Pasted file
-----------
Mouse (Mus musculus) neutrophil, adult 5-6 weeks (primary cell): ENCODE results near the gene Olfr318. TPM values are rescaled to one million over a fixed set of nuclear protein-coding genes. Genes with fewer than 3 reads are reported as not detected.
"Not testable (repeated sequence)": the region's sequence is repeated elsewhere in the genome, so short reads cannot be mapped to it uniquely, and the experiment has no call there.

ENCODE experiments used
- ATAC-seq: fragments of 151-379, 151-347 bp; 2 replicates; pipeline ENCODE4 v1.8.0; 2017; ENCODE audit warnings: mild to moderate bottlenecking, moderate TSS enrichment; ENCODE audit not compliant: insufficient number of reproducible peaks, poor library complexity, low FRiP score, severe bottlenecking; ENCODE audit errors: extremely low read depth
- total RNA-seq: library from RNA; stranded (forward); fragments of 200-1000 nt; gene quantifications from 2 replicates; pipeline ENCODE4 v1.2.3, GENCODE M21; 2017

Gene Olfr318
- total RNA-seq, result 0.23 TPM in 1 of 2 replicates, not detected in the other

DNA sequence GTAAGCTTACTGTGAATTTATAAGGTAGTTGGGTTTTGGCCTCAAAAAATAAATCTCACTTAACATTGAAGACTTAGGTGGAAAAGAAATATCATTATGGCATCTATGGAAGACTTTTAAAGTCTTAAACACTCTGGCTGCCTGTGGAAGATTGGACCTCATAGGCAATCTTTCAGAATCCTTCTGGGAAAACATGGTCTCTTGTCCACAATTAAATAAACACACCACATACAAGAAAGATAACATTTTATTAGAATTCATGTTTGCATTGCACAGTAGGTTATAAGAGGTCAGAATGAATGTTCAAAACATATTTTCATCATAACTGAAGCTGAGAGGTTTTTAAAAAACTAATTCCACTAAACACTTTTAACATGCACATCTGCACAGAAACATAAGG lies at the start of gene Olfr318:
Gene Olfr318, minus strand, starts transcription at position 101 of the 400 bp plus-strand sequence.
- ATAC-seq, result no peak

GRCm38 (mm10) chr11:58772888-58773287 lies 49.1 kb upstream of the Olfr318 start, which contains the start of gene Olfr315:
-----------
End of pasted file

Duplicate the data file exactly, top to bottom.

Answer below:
Mouse (Mus musculus) neutrophil, adult 5-6 weeks (primary cell): ENCODE results near the gene Olfr318. TPM values are rescaled to one million over a fixed set of nuclear protein-coding genes. Genes with fewer than 3 reads are reported as not detected.
"Not testable (repeated sequence)": the region's sequence is repeated elsewhere in the genome, so short reads cannot be mapped to it uniquely, and the experiment has no call there.

ENCODE experiments used
- ATAC-seq: fragments of 151-379, 151-347 bp; 2 replicates; pipeline ENCODE4 v1.8.0; 2017; ENCODE audit warnings: mild to moderate bottlenecking, moderate TSS enrichment; ENCODE audit not compliant: insufficient number of reproducible peaks, poor library complexity, low FRiP score, severe bottlenecking; ENCODE audit errors: extremely low read depth
- total RNA-seq: library from RNA; stranded (forward); fragments of 200-1000 nt; gene quantifications from 2 replicates; pipeline ENCODE4 v1.2.3, GENCODE M21; 2017

Gene Olfr318
- total RNA-seq, result 0.23 TPM in 1 of 2 replicates, not detected in the other

DNA sequence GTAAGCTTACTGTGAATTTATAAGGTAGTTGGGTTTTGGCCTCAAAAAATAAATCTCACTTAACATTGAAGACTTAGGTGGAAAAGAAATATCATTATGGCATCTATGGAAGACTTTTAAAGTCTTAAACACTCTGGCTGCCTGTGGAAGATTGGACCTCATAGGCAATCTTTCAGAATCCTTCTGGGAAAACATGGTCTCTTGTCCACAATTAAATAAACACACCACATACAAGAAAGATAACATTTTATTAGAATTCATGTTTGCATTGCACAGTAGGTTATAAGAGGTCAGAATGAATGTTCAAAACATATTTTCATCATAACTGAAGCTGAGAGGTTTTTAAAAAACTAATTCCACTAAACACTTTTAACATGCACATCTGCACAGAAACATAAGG lies at the start of gene Olfr318:
Gene Olfr318, minus strand, starts transcription at position 101 of the 400 bp plus-strand sequence.
- ATAC-seq, result no peak

GRCm38 (mm10) chr11:58772888-58773287 lies 49.1 kb upstream of the Olfr318 start, which contains the start of gene Olfr315: